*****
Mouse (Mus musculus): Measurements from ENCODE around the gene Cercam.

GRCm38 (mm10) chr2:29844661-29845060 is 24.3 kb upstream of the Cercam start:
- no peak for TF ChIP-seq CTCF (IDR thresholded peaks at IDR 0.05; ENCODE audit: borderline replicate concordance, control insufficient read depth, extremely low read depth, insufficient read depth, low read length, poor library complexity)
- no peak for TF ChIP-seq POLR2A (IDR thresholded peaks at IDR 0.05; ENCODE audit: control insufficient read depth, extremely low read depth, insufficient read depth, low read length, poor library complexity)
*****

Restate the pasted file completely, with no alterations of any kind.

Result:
Mouse (Mus musculus): Measurements from ENCODE around the gene Cercam.

GRCm38 (mm10) chr2:29844661-29845060 is 24.3 kb upstream of the Cercam start:
- no peak for TF ChIP-seq CTCF (IDR thresholded peaks at IDR 0.05; ENCODE audit: borderline replicate concordance, control insufficient read depth, extremely low read depth, insufficient read depth, low read length, poor library complexity)
- no peak for TF ChIP-seq POLR2A (IDR thresholded peaks at IDR 0.05; ENCODE audit: control insufficient read depth, extremely low read depth, insufficient read depth, low read length, poor library complexity)